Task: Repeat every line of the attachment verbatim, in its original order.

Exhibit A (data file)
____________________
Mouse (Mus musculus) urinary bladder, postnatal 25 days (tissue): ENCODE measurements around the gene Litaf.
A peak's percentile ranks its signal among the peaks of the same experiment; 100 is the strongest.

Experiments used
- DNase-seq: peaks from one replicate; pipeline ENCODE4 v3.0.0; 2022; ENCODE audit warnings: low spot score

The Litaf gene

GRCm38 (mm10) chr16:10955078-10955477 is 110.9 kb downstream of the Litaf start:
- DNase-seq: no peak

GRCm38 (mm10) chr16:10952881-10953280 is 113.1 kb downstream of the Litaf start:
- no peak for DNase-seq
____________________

Mouse (Mus musculus) urinary bladder, postnatal 25 days (tissue): ENCODE measurements around the gene Litaf.
A peak's percentile ranks its signal among the peaks of the same experiment; 100 is the strongest.

Experiments used
- DNase-seq: peaks from one replicate; pipeline ENCODE4 v3.0.0; 2022; ENCODE audit warnings: low spot score

The Litaf gene

GRCm38 (mm10) chr16:10955078-10955477 is 110.9 kb downstream of the Litaf start:
- DNase-seq: no peak

GRCm38 (mm10) chr16:10952881-10953280 is 113.1 kb downstream of the Litaf start:
- no peak for DNase-seq